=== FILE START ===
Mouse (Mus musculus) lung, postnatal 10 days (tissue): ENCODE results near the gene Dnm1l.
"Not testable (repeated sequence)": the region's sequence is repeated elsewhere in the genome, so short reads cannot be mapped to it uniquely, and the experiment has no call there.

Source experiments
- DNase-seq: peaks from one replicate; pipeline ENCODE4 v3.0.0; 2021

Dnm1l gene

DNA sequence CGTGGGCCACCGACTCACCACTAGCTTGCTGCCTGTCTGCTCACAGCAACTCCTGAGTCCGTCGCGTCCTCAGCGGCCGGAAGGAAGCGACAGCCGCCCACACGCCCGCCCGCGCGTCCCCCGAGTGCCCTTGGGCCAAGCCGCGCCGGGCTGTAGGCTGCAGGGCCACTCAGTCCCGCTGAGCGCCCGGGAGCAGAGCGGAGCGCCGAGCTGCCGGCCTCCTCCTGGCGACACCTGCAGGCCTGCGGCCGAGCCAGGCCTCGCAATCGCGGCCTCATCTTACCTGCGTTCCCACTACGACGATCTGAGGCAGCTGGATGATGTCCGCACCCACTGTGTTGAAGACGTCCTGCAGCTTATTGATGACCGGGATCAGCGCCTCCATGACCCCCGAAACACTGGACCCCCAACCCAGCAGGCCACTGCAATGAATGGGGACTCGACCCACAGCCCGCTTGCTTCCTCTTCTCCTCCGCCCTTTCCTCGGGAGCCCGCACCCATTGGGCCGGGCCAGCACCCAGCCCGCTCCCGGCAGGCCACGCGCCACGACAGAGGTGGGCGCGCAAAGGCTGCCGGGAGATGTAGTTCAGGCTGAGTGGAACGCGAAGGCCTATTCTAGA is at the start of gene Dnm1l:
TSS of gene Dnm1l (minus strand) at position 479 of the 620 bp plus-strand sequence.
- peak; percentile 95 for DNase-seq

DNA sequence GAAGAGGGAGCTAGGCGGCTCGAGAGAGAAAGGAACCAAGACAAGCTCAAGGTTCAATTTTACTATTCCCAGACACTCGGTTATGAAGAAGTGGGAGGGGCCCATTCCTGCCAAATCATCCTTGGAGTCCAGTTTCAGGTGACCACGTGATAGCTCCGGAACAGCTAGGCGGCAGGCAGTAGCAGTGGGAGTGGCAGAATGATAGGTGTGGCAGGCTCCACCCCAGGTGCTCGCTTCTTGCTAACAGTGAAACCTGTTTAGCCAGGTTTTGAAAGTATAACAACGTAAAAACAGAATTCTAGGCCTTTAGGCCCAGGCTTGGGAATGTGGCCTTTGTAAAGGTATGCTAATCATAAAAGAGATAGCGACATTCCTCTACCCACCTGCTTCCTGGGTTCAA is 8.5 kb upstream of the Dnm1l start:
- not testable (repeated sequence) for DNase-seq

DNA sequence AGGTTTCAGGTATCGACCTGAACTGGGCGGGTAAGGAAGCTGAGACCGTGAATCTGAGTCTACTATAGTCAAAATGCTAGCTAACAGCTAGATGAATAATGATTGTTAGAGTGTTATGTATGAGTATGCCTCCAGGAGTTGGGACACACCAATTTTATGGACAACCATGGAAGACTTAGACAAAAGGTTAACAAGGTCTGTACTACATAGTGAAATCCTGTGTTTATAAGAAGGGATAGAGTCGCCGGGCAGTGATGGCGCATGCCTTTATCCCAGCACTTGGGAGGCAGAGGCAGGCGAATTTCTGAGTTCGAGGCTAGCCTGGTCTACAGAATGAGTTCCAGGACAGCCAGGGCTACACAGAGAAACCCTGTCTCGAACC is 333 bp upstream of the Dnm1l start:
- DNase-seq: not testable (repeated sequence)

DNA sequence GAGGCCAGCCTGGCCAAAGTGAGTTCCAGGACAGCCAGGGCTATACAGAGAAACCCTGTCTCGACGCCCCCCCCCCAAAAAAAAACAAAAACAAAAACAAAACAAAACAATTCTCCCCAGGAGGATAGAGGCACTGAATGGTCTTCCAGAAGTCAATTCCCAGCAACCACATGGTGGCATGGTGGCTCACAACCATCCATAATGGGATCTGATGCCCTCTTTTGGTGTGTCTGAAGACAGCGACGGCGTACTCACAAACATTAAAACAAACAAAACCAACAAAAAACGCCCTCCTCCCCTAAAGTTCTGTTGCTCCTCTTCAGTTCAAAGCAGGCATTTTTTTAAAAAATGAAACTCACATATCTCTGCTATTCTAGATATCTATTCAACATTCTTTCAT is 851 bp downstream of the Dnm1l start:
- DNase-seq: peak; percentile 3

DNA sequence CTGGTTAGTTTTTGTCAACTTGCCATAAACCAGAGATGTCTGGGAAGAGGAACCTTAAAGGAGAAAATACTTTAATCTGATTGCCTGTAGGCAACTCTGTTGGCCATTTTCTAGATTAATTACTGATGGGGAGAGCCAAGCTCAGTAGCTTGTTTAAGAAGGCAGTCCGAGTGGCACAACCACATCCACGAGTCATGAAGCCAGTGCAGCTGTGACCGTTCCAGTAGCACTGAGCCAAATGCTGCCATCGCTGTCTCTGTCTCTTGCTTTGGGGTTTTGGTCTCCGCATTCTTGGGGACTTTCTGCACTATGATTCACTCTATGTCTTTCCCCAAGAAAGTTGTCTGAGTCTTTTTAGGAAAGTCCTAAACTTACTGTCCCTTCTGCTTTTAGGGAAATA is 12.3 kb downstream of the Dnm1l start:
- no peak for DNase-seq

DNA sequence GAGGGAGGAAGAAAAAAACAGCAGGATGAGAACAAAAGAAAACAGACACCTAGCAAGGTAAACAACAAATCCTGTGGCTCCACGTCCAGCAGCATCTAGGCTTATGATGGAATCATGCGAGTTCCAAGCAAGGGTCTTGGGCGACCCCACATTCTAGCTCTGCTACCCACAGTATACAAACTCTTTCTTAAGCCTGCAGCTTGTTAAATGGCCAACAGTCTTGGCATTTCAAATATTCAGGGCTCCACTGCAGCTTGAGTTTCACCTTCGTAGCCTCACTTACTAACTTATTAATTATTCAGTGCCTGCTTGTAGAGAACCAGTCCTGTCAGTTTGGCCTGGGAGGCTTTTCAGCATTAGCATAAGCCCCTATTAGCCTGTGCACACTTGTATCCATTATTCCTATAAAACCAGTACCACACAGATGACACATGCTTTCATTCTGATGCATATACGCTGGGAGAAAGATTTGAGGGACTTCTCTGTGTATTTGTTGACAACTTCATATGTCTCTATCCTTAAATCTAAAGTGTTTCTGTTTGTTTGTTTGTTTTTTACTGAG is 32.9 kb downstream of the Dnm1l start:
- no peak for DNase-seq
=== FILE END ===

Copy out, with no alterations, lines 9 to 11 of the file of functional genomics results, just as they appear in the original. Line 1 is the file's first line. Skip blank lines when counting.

DNA sequence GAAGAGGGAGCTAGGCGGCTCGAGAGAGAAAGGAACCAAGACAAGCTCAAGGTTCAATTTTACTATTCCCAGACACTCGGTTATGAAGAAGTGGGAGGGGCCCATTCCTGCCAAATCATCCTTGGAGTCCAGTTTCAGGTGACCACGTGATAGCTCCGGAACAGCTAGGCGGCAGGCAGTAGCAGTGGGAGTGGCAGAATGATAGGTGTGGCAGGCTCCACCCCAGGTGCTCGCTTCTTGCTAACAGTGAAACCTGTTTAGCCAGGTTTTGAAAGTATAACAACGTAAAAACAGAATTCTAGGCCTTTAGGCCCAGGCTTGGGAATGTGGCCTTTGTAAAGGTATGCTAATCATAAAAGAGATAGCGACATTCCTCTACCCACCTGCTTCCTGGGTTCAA is 8.5 kb upstream of the Dnm1l start:
- not testable (repeated sequence) for DNase-seq

DNA sequence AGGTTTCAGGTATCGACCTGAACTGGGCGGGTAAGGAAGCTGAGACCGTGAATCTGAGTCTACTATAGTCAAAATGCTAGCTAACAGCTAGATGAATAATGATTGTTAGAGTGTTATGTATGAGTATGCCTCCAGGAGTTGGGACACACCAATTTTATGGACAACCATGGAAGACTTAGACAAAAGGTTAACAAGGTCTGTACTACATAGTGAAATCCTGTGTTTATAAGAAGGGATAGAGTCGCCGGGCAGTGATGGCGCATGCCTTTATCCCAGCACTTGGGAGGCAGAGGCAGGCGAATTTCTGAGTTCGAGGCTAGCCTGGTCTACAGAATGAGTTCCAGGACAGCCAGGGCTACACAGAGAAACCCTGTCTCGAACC is 333 bp upstream of the Dnm1l start: